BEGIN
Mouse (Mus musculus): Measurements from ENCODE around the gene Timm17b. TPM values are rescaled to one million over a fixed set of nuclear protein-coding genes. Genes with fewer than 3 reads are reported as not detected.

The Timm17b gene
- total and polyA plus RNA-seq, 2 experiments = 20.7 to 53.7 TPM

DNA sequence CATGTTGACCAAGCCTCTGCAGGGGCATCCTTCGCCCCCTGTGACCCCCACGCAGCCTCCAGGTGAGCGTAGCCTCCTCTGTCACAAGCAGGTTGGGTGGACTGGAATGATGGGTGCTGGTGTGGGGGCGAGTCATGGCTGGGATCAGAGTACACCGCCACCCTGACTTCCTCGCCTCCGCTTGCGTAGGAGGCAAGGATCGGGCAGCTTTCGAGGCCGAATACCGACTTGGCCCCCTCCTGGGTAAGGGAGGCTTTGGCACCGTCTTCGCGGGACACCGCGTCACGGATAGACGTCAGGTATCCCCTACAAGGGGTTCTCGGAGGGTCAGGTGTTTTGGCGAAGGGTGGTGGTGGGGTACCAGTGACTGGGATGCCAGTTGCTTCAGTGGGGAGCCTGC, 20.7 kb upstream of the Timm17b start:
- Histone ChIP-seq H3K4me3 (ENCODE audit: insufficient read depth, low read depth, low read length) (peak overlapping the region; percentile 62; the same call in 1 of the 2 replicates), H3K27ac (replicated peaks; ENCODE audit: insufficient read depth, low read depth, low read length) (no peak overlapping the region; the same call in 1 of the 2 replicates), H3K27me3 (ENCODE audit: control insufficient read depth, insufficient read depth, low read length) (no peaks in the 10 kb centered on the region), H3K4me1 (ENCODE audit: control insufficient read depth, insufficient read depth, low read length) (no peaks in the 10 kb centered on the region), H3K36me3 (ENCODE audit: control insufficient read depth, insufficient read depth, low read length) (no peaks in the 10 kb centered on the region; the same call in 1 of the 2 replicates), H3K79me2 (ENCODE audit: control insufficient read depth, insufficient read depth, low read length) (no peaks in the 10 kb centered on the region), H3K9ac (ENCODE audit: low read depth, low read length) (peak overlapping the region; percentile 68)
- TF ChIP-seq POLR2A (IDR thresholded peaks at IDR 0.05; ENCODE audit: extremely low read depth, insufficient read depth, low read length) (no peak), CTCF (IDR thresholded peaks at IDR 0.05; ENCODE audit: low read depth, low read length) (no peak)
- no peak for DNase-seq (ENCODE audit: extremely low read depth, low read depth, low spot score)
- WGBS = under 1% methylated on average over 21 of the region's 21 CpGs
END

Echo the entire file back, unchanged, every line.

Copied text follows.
Mouse (Mus musculus): Measurements from ENCODE around the gene Timm17b. TPM values are rescaled to one million over a fixed set of nuclear protein-coding genes. Genes with fewer than 3 reads are reported as not detected.

The Timm17b gene
- total and polyA plus RNA-seq, 2 experiments = 20.7 to 53.7 TPM

DNA sequence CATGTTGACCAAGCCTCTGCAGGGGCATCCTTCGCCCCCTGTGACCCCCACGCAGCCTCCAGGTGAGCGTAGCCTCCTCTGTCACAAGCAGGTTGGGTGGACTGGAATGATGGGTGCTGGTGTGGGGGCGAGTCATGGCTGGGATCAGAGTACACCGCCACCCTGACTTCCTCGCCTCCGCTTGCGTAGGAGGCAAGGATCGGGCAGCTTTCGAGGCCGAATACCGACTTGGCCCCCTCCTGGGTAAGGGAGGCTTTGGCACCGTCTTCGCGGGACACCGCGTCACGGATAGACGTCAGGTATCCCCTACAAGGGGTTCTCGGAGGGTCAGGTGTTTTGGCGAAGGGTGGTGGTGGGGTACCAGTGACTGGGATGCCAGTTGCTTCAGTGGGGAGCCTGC, 20.7 kb upstream of the Timm17b start:
- Histone ChIP-seq H3K4me3 (ENCODE audit: insufficient read depth, low read depth, low read length) (peak overlapping the region; percentile 62; the same call in 1 of the 2 replicates), H3K27ac (replicated peaks; ENCODE audit: insufficient read depth, low read depth, low read length) (no peak overlapping the region; the same call in 1 of the 2 replicates), H3K27me3 (ENCODE audit: control insufficient read depth, insufficient read depth, low read length) (no peaks in the 10 kb centered on the region), H3K4me1 (ENCODE audit: control insufficient read depth, insufficient read depth, low read length) (no peaks in the 10 kb centered on the region), H3K36me3 (ENCODE audit: control insufficient read depth, insufficient read depth, low read length) (no peaks in the 10 kb centered on the region; the same call in 1 of the 2 replicates), H3K79me2 (ENCODE audit: control insufficient read depth, insufficient read depth, low read length) (no peaks in the 10 kb centered on the region), H3K9ac (ENCODE audit: low read depth, low read length) (peak overlapping the region; percentile 68)
- TF ChIP-seq POLR2A (IDR thresholded peaks at IDR 0.05; ENCODE audit: extremely low read depth, insufficient read depth, low read length) (no peak), CTCF (IDR thresholded peaks at IDR 0.05; ENCODE audit: low read depth, low read length) (no peak)
- no peak for DNase-seq (ENCODE audit: extremely low read depth, low read depth, low spot score)
- WGBS = under 1% methylated on average over 21 of the region's 21 CpGs